4. 154
    Lynda says:

    Can you pickle beans and not put them in a water bath, to treat them like doing dill pickles?

    • 154.1
      Marisa says:

      Beans typically need the heat of the canner to soften the beans a bit. They don’t work as a refrigerator pickle all that well.

  5. 155
    Zoe says:

    Your book lists a 5 minute processing time and the website lists a 10 minute processing time. I just made a huge batch of these following the instructions in the book, are my beans still safe to eat?

    • 155.1
      Marisa says:

      They are still safe to eat. I just typically do a 10 minute processing time these days.

      • Zoe says:

        Thanks! Second question (sorry, I forgot to add). If I have two jars that have lids that didn’t seal, am I able to replace the lid and re-process in a hot water bath? Or are they doomed to the refrigerator.

        • Zoe says:

          Basically I just want to be sure that opening and re-boiling with new lids will still be safe for killing bacteria.

        • Marisa says:

          You can reprocess them, but it will impact the finished texture. I’d probably keep them in the fridge and eat them first rather than compromise their texture.

  6. 156
    Jeff says:

    I was wondering if anyone would be able to advise me the shelf life for pickled dilly beans. A few years ago, I had a very abundant year for beans and canned all I could. I found some jars on the shelf from 2012 and they tasted just great. I’m just concerned about giving them away etc. Thanks!!!!

    • 156.1
      Marisa says:

      I typically don’t give away food that’s older than 2 years, simply because I fear that other people will worry about its safety and throw it out. However, I find nothing wrong with eating pickles that are 4-5 years old, provided that the seals are good and the color and smell remain unchanged.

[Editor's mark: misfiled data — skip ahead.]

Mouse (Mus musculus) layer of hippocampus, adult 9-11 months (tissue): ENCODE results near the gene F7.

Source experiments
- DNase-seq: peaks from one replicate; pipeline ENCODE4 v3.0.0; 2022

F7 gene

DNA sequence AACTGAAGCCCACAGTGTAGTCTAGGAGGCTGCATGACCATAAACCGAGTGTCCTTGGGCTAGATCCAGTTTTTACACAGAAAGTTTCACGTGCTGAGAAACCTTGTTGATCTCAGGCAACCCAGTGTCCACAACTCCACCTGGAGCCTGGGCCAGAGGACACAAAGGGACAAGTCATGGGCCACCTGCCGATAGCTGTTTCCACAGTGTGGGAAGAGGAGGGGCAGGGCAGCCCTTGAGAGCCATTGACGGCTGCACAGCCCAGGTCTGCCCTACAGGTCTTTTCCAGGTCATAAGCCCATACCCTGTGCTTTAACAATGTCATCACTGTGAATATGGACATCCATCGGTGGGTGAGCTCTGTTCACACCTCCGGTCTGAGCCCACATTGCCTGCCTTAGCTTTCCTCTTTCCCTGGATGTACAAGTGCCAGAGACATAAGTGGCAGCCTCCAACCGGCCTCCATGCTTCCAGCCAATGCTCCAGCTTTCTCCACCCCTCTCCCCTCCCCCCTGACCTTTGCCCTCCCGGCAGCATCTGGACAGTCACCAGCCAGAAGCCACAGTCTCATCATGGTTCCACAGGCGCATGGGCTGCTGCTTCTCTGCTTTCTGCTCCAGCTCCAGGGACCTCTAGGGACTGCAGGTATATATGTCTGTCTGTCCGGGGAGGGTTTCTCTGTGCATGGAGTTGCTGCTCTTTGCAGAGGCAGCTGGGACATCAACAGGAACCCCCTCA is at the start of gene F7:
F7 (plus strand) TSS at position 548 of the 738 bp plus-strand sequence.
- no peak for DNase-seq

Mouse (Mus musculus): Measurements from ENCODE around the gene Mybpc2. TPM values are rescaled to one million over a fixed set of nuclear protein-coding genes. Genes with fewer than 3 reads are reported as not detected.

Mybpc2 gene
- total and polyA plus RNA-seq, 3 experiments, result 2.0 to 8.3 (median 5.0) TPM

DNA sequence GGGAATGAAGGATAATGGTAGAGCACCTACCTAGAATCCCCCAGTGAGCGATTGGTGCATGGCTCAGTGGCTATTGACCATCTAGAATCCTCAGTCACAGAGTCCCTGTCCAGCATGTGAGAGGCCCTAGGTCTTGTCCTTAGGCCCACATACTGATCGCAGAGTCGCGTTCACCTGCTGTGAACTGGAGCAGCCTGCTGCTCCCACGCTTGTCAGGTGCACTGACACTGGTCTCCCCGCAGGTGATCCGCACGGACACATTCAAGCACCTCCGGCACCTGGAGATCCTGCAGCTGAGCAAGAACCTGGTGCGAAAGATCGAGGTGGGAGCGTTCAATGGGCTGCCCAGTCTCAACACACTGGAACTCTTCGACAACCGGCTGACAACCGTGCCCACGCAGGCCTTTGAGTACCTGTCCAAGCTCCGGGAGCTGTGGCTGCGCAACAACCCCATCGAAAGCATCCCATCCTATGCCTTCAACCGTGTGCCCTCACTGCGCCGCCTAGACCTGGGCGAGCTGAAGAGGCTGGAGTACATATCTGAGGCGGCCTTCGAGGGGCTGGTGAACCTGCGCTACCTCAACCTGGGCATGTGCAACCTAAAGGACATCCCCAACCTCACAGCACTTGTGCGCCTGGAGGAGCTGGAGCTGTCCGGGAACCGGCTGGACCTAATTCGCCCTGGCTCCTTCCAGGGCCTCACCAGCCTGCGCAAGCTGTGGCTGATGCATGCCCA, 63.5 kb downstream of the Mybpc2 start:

7. 157
    Mary says:

    I made these last month and opened one of my jars as soon as they had sat for 2 weeks. The opened jar is still in the fridge and has several beans in it. I want to eat them, but are they still safe? They have been in the fridge ever since I first opened then last month.

  8. 158

    […] recipe below is adapted from Marisa McLellan’s excellent blog, Food In Jars. If you like canning, you owe it to yourself to get at least one of her wonderful books. I use my […]

  9. 159
    Kit says:

    Hi Marisa. I just made these. I used the tall pint jelly jars to fit my tall beans. I actually got 8 jars out of my 2 lbs of beans. The brine was enough for 6 jars, so I made another batch of brine to finish the last two jars. Are my ratios off since I ended up with double the jars ( and half again as many jars for one batch of brine)? Hoping the beans are safe! What do you think?

  10. 160
    Karyn says:

    Can I pressure can this recipe? If so, what is the pressure and time?

  11. 161
    Diane Rowe says:

    Hi …can i add white wax beans and garbanzos (chick peas) to this recipe and can i make it sweeter ,like a bean salad maybe with sugar??

    • 161.1
      Marisa says:

      It would be better to look for a recipe that is designed for a pickled bean salad than to try and remake this one into the exact thing you want.

  12. 162
    sue says:

    Hello! Does the recipe “need” garlic for safety or preservation reasons?

    I am … allergic to garlic and onions. No joke. Can this ingredient be left out?

    Thanks you!


  1. Last week I cooked… | Vegetal Matters - August 23, 2015

    […] to make up for lost time I made tomato jam two nights in a row, followed by a double batch of dilly beansĀ (I used the recipe from the book, which uses white vinegar, cayenne pepper and no peppercorns, but […]

  2. Dilly beans (pickled green beans) | Move Along People - August 1, 2016

    […] recipe below is adapted from Marisa McLellan’s excellent blog, Food In Jars. If you like canning, you owe it to yourself to get at least one of her wonderful books. I use my […]